Poverty porn or poverty tourism is one aspect of my time in South Africa that was difficult to understand. Before I go any further I will state that the United States also has issues with poverty porn, which plays out on television for millions of viewers on a number of “reality” shows. The US entertainment industry has exported this idea to the UK too. You’re welcome. No, really-I’m sorry.
I took a couple of tour trips into townships, two of them were with my school group on a city tour. When the bus pulled into the township children and men (unemployment rate is 26%) would come toward the bus. Some of the people smiled, but many of them flipped us off and yelled obscenities at the bus. I couldn’t feel mad at them because almost felt like we shouldn’t be there. Yes, going through the township helped me visualize the conditions, but it just felt wrong. It felt like the residents were, yet again, being exploited without their consent for the gain of the country. The people looking on our bus with distain did not know that we were students eager to learn about their country and trying to do it with a sense of respect. I think what bothered me the most on the township tour was that the tour was not given by someone who lived in the township. People deserve the right and ability to tell their own story. Especially, when it comes to people from the continent of Africa because a single African story has been so deeply woven into the fabric of the Western narrative that the majority of westerners do not realize what a fallacy it is.
Billed as a themed B&B where “you can experience staying in a Shanty within the safe environment of a private game reserve. This is the only Shanty Town in the world equipped with under-floor heating and wireless internet access! The Shanty Town is ideal for team building, braais, fancy theme parties and an experience of a lifetime.”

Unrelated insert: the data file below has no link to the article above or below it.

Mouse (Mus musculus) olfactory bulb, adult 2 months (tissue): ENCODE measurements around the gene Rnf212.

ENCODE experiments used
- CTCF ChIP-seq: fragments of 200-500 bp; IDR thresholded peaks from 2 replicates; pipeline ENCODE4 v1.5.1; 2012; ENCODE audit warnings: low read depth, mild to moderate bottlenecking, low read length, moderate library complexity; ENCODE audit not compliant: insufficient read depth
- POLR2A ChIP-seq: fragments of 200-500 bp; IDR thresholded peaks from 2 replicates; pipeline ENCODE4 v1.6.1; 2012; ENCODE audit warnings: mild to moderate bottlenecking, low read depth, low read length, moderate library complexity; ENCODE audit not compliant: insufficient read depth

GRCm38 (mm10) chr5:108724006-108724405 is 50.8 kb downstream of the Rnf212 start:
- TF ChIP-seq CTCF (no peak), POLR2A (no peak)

This past week while parked at the robot, I saw two males walking towards the car in front of me. The driver handed each of the men a loaf of bread. They proceeded to cross the road, sit on the side and eat the bread. They looked most grateful and as I sat there in my car I felt the most horrible feeling of sadness and wishing I could help too. A few days later driving in the CBD I witnessed a man desperately trying to get every drop of food out of a small container while sitting on the side of the road with crutches.
Living in South Africa, these are the things we see on a daily basis. There are millions of homeless people who battle every day just to receive a meal to sustain them. This is their life, many being born and dying on the streets.
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